Relationship Between Current Depressive Symptoms and Telomere Length in a Large, Multiethnic Sample

Objective: Previous research has suggested that depressive symptoms may be associated with telomere length; however, findings have been mixed, and few studies have sought to generalize the results beyond samples of white individuals. The present study, conducted from August 2013 through August 2015, sought to examine the relationship between depressive symptoms and leukocyte telomere length in a large (N = 2,710), multiethnic sample (African American, white, Hispanic) and to determine if this relationship differed across ethnic/racial groups. Analyses were based on data taken from the Dallas Heart Study, a recent epidemiologic-style, population-based study of adults from Dallas County, Texas.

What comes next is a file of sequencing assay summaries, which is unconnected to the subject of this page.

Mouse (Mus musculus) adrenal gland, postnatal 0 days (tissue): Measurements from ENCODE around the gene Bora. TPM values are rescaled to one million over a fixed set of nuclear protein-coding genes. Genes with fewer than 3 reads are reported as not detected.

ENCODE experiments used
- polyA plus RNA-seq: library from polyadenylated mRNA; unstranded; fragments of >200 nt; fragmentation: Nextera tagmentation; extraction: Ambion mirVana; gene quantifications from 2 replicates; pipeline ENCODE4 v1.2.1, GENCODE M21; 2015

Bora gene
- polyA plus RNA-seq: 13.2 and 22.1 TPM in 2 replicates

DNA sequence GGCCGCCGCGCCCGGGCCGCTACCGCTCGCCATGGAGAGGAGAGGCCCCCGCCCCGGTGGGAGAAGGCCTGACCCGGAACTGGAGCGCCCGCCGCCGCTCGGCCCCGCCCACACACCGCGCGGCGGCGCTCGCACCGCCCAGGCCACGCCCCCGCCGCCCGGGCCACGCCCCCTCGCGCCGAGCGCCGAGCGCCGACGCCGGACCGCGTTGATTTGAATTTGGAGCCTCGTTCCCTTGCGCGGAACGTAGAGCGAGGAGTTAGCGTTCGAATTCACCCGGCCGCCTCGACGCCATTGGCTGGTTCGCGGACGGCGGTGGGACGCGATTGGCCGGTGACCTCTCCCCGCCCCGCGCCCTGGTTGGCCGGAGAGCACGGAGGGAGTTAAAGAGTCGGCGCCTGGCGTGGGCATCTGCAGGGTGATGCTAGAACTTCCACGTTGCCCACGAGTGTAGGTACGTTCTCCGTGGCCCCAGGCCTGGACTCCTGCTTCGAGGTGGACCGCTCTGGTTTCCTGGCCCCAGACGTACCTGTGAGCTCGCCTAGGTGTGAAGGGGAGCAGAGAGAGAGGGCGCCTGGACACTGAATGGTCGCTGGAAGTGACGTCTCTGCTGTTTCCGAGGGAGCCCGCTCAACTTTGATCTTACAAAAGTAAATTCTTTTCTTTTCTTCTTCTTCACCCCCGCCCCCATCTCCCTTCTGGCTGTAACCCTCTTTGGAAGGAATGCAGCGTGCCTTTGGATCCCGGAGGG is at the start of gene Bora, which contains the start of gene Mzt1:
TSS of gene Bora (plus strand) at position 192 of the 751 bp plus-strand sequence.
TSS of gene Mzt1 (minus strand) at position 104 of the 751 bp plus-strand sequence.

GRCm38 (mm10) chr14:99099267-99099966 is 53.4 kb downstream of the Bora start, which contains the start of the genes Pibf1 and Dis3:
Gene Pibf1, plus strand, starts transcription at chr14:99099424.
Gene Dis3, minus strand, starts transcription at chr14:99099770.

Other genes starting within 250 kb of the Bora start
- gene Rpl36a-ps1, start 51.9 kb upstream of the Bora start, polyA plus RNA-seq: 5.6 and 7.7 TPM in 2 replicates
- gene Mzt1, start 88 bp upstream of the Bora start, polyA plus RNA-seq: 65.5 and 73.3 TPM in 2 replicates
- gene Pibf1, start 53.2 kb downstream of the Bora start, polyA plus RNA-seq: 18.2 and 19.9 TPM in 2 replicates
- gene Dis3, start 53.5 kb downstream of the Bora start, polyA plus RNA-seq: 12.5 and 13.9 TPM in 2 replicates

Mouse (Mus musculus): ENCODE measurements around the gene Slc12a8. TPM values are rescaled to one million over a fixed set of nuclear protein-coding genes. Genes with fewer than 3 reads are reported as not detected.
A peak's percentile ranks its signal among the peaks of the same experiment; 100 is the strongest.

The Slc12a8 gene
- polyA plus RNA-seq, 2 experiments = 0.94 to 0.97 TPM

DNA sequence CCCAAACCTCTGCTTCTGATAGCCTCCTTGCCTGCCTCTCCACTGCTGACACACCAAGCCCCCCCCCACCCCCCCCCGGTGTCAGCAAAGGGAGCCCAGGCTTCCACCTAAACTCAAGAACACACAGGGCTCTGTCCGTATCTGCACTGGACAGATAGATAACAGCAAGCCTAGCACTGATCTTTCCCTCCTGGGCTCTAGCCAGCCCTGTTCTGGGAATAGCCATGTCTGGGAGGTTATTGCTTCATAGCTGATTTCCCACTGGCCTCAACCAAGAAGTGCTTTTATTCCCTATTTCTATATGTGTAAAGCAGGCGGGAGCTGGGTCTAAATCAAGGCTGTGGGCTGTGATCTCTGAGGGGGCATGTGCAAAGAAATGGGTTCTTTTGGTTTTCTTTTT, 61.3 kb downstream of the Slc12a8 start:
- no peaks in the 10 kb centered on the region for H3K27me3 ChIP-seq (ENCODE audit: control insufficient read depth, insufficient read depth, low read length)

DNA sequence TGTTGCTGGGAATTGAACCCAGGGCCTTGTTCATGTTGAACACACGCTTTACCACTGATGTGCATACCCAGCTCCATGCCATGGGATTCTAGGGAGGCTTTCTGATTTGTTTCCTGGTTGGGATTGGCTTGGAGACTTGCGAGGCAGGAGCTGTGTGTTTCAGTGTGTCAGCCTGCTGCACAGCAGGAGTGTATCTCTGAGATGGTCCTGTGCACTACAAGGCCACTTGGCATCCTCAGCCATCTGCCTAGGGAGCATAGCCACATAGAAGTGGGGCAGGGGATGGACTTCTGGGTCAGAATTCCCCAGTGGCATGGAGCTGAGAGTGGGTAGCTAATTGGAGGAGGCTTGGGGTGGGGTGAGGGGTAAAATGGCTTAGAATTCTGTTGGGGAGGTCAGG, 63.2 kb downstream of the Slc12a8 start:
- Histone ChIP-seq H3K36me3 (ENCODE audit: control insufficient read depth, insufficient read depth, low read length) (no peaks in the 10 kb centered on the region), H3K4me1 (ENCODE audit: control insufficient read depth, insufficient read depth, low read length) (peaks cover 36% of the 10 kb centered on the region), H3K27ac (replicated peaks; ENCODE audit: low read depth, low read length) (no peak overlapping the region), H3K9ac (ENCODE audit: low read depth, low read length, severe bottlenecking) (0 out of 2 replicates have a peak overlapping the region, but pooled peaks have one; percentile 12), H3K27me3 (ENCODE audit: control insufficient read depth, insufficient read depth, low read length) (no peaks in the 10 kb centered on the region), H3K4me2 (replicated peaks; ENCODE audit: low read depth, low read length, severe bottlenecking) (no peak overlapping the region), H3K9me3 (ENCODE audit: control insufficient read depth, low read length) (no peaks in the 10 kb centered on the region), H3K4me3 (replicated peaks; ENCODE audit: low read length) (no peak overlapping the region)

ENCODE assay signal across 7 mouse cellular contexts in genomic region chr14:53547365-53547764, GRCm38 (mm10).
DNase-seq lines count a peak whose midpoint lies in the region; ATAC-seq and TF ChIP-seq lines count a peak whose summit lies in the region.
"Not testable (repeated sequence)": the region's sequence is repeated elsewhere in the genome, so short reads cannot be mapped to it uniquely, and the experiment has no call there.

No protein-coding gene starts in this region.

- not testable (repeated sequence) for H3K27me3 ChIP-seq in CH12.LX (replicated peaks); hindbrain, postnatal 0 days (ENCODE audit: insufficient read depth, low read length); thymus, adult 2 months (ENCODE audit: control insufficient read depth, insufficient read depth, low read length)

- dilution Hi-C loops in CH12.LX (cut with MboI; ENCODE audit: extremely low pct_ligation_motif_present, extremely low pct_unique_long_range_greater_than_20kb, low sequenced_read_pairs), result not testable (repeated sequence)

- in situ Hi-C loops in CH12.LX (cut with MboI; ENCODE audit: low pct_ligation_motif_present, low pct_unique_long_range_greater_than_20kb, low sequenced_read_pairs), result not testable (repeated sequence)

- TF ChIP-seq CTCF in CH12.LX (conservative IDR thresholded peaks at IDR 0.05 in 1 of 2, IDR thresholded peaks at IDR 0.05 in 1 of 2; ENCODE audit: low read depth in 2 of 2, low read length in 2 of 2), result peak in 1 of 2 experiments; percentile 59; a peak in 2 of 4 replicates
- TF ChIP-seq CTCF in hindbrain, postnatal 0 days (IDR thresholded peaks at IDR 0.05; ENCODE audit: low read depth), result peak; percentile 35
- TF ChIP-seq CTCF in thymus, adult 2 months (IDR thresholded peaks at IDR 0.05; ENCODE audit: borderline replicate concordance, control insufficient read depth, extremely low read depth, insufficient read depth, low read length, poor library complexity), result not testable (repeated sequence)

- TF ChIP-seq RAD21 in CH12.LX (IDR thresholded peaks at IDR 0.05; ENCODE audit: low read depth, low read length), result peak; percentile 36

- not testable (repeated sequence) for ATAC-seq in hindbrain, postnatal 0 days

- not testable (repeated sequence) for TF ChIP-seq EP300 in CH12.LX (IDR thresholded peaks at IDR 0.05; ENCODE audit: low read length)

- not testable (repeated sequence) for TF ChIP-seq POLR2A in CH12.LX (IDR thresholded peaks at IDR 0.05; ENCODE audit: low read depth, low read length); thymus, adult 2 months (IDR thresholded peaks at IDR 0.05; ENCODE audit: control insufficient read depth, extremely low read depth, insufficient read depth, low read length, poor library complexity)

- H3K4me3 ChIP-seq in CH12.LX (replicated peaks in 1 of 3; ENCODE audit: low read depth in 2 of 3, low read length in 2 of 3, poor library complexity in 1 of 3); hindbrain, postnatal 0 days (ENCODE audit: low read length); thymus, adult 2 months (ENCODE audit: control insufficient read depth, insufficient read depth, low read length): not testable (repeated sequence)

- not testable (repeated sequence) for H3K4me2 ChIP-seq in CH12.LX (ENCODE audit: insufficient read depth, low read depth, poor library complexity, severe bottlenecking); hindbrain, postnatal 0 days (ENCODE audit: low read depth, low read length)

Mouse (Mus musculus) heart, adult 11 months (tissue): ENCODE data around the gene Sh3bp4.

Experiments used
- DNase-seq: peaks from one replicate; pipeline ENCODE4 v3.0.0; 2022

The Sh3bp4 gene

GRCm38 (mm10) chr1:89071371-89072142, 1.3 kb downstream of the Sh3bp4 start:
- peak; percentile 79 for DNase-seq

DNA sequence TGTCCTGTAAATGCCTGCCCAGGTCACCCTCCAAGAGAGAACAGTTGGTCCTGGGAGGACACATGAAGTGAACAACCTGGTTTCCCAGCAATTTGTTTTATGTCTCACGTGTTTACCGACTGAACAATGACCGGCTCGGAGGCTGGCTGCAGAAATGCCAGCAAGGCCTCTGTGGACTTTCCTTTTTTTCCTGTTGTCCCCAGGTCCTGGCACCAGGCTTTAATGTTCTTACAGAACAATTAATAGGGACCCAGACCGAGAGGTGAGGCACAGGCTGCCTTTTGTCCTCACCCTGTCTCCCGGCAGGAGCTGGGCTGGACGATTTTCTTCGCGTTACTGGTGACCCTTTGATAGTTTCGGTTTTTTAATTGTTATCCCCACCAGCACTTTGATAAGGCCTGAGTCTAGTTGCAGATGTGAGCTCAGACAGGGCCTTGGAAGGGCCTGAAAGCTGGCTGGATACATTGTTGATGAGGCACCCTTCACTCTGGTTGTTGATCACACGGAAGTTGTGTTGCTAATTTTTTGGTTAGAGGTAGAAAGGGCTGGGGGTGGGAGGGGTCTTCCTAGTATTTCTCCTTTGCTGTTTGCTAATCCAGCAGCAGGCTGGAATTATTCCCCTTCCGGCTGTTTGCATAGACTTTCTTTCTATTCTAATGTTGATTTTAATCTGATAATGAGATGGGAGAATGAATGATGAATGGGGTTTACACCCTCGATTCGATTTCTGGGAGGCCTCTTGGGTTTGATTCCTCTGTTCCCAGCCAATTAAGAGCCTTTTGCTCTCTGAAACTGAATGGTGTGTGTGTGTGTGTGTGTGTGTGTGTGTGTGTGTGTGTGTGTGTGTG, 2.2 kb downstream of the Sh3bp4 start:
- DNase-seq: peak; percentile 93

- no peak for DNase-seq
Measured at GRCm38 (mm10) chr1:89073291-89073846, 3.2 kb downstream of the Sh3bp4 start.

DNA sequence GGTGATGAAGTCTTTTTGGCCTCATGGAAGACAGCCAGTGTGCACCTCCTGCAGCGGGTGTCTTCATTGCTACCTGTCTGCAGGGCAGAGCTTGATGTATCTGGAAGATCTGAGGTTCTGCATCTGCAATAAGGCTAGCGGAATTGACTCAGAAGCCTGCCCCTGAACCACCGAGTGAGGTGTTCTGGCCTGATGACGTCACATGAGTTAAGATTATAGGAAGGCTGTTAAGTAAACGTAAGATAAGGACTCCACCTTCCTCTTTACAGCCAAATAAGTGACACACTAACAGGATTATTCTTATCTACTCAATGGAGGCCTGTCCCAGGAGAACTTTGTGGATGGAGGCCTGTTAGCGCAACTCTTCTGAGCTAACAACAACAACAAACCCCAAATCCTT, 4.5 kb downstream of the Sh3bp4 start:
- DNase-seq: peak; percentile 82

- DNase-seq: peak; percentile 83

Methods: Depressive symptoms were measured using the Quick Inventory of Depressive Symptomatology, and leukocyte telomere length was measured using a quantitative polymerase chain reaction technique. Analyses of the relationship between depressive symptoms and telomere length were conducted using multiple linear regression models.

Results: Among the whole sample, there was no significant relationship between depressive symptoms and telomere length in either a basic (β = 0.025, P = .190) or an adjusted (β = 0.015, P = .443) model. However, among non-Hispanic white participants, depressive symptoms were significantly associated with telomere length in both basic (β = 0.083, P = .014) and adjusted (β = 0.066, P = .049) models.

Conclusions: These findings suggest that ethnic/racial identification may be a factor in the relationship between depressive symptoms and telomere length and could impact the generalizability of previous research.

J Clin Psychiatry 2017;78(9):1331–1336

https://doi.org/10.4088/JCP.15m10570